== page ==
Chicken Breasts Ballotine

When visiting my upstate friends on a snowboarding trip over the weekend, I made Chris Kimball’s version of Chicken Breast Ballotine. He calls the recipe Stuffed Chicken Breasts, because it is a streamlined version of the Ballotine. He uses boneless chicken breasts, eliminating the extra work of boning and entire chicken. He trims some of the breast meat to use as the forcemeat filling, where traditionally the leg meat is used.  Since he uses skinless chicken, he obviously cannot wrap the chicken rolls back in their own skin. The result of this recipe takes just over 2 hours and is a solid 4-1/2 stars. But reading over the differences I think I will also try the Julia Childs’ version of Ballotine too.

There is a problem with my computer and I haven’t been able to upload photos. Hopefully I can fix it soon so you can see the end result.


  1. Because I only needed one leak ($4), I substituted a combination of shallots, scallions and regular yellow onion (total of $1). I’m sure the leak would have been preferable, but just couldn’t bring myself to part with $4 for a single leak.
  2. Actually, I broke the recipe into two parts. I did steps 1 through 15 in my house, then finished up the cooking of the chicken bundles (steps 16 through 20) at my friend’s house. The only extra step was to pat the chicken dry before step 16, so that it would brown nicely.
  3. Another difference with the traditional Ballotine, the entire chicken forms one large bundle, instead of four small bundles.

Rating: 4-1/2 stars.
Cost: $10.
How much work? Medium.
How big of a mess?  Medium.
Start time 5:00 PM. Dinner time 7:15 PM.

Chris Kimball’s original is here.  The descriptions of how I cooked them today are given below:

4 boneless, skinless chicken breasts
3 tablespoons vegetable oil
10-oz white mushrooms
1 small leek, white part (about 1 cup).
2 garlic cloves, presssed
1/2 teaspoon fresh thyme leaves, chopped
Juice of 1 lemon.
1/2 cup dry white wine
1 tablespoon chopped fresh parsley leaves
Table salt and ground black pepper
1 cup chicken broth
3/4 teaspoon Dijon mustard
2 tablespoons butter

  1. Trim the tenderloin from your chicken breasts, if present. Lay the chicken flat on a cutting board and freeze for 15 minutes to make the butterflying process easier. Meanwhile wipe mushrooms  clean, and slice them thin.
  2. Butterfly the chicken, start at thinnest end and stop 1/2″ from edge (the halves will remain attached).
  3. Open them up one breast at a time and put in large ziplock bag. Pound thin until it reaches a uniform 1/4-inch thickness.
  4. Slightly trim (perhaps 1/2″) from the long sides of cutlets to form rough 8″ by 5″ rectangles with one pointy end.
  5. Add trimmings to food processor and puree for 20 seconds until smooth. Place puree in medium bowl and set aside. (There is no need to wash out food processor bowl yet.)
  6. Heat 1 tablespoon vegetable oil in 12″ skillet (regular, not non-stick) over medium-high heat. Add sliced mushrooms and cook until the mushrooms are golden brown; about 10 minutes. Meanwhile cut the leaks in half lengthwise, and chopped the white part. Also chop thyme, parsley and peal the garlic.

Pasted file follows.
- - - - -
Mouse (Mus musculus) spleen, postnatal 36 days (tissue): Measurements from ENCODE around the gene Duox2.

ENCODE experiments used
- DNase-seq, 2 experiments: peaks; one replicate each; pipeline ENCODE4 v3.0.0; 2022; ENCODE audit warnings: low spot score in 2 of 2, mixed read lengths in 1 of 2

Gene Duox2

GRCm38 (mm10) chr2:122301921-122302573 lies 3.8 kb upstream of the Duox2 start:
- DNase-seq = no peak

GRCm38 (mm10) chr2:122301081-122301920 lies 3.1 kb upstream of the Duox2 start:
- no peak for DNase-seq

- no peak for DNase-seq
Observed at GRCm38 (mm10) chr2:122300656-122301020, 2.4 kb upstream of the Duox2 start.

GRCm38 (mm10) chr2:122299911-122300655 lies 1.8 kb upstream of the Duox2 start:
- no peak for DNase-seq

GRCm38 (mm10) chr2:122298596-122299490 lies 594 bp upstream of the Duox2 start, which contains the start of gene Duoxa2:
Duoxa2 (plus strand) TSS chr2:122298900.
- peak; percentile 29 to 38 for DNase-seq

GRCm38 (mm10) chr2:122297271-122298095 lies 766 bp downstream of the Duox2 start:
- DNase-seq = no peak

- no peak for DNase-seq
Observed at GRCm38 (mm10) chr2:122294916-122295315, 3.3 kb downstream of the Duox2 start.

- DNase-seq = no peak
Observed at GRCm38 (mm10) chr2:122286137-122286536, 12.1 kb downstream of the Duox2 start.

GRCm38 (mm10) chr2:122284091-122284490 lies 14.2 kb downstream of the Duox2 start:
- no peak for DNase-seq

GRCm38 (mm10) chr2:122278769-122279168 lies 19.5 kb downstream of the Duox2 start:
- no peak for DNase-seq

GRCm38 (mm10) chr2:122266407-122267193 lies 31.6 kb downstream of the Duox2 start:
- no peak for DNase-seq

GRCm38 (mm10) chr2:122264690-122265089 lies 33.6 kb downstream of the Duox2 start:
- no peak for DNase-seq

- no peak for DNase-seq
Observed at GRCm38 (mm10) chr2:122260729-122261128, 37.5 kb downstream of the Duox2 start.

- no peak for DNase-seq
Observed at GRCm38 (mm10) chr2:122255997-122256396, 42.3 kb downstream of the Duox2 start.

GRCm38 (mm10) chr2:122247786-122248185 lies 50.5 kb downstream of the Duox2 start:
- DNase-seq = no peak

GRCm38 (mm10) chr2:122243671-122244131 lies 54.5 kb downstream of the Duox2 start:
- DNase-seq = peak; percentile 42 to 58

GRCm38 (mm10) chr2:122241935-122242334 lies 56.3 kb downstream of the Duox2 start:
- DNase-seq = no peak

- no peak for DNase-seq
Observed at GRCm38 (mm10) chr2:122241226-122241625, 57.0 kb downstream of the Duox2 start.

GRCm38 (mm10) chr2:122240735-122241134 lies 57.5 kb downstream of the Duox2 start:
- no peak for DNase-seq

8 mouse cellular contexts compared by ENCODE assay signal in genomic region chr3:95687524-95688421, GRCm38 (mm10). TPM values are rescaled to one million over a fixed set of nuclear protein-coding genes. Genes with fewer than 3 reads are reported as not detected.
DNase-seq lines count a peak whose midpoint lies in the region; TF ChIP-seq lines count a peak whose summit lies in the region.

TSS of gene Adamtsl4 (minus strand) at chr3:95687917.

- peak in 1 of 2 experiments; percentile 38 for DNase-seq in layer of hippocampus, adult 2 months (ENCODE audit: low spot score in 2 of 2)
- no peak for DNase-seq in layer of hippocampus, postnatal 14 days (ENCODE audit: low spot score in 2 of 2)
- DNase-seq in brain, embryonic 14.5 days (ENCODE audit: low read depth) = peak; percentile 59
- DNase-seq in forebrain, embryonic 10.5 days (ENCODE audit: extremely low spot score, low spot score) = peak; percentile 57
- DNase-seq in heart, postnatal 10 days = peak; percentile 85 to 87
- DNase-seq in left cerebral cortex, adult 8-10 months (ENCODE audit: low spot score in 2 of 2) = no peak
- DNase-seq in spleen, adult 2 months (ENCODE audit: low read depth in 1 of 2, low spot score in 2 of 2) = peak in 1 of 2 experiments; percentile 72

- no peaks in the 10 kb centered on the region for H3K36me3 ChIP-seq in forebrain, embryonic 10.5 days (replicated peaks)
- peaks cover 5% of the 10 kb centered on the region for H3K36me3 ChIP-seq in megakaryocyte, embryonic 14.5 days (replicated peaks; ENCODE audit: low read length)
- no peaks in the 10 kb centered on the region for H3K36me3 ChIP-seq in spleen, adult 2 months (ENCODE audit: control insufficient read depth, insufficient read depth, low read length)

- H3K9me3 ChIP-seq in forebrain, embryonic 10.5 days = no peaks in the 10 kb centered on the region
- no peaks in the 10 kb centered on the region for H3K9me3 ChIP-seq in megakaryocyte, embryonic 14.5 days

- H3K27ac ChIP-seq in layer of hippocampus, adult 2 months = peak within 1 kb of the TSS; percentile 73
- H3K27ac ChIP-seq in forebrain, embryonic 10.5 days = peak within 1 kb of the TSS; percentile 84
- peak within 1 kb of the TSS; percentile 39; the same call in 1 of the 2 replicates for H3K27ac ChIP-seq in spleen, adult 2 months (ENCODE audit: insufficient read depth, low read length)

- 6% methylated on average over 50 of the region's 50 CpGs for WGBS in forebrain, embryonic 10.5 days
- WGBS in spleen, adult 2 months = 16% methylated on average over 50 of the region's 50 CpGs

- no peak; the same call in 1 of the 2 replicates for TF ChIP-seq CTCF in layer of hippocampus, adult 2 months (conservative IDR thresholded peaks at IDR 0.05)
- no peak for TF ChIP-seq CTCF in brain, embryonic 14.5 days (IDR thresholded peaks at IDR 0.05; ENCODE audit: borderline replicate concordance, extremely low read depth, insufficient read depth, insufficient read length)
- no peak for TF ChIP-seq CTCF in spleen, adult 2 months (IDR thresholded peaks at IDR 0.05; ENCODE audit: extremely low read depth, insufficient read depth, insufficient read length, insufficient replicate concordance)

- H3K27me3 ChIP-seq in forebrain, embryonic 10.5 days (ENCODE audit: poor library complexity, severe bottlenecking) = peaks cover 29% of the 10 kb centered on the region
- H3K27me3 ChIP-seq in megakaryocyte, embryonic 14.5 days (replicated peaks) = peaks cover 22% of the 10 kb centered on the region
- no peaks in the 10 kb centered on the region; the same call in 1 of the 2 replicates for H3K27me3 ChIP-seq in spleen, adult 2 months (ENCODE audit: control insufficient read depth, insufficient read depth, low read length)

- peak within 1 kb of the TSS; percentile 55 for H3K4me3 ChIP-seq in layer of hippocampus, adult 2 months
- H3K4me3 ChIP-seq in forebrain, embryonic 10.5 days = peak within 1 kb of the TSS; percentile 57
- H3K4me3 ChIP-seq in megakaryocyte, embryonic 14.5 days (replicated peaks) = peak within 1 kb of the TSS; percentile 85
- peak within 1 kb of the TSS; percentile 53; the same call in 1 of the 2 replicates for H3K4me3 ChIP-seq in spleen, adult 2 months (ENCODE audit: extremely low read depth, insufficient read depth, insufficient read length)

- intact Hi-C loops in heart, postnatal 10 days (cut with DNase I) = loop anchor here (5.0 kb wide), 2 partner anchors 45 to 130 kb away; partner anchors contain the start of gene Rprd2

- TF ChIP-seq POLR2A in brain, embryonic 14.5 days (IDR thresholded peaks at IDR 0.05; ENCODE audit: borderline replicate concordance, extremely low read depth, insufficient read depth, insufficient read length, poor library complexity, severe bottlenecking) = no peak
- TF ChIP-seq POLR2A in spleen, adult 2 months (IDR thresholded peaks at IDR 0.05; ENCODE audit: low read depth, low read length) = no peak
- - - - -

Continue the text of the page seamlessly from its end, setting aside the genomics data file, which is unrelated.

7. Push the mushrooms to the side of the skillet. Add another 1 tablespoon oil to the center of skillet, then add the leaks. Cook for 3 minutes.
  8. Add pressed garlic and thyme to the skillet, and cook for 30 seconds.
  9. Add juice from 1/2 of the lemon. Cook until all moisture has evaporated  from the skillet, then put mixture in food processor.
  10. Immediately return the pan to heat. Add the wine and deglaze the pan; only 1 minute. Transfer wine to small bowl and set aside. Rinse and dry skillet.
  11. Pulse mushroom mixture in food processor using five 1-second pulses.
  12. Switch to the plastic mixing blade in food processor and add pureed chicken. Mix well, then put mixture back into your medium bowl.
  13. Add half the chopped parsley, 3/4 teaspoon salt, and 1/2 teaspoon pepper. Fold together with a spatula, and divide the mixture into four equal parts.
  14. Lay chicken cutlet flat with the narrowest ends pointing away from you. Evenly spread one-fourth of stuffing over each cutlet, leaving 3/4″ border on the top, pointy end, and 1/4″ border along the sides. Tightly roll the breasts (without squeezing filling). Place seam-side down and tie with three 10″ pieces of kitchen twine;  trimming away any excess twine.
  15. Season the exterior of each roll with salt and pepper.
  16. Heat 1 tablespoon oil in skillet over medium-high heat. Add chicken bundles and brown on all four sides, about 2-1/2 minutes per side (for a total of 10 minutes).
  17. Add the reserved wine plus 1-cup chicken broth to the pan, then bring to a boil. Cover the pan and reduce heat to low. Cook about 25 minutes, until the internal temperature reaches 165 degrees.
  18. Place the chicken on cutting board and tent with aluminum foil while finishing the pan sauce.
  19. Meanwhile, whisk Dijon into cooking liquid. Increase burner to high. Scrap the pan to deglaze, and cook for 10 minutes until reduced to about 1/2 cup. Remove pan from heat, and whisk in butter, remaining 1-1/2 teaspoons chopped parsley and lemon juice from the other half lemon. Season the sauce to taste with salt and pepper.
  20. Remove twine. For best presentation you can slice each chicken bundle on bias into approximately 6 medallions and spoon sauce over chicken. Or for ease, I just served the chicken whole and let everybody slice their own chicken.

One Response to Chicken Breasts Ballotine

  1. Paul McLoughlin says:

    Leaks tend to spoil dry things.
    Leeks are delicious vegetables

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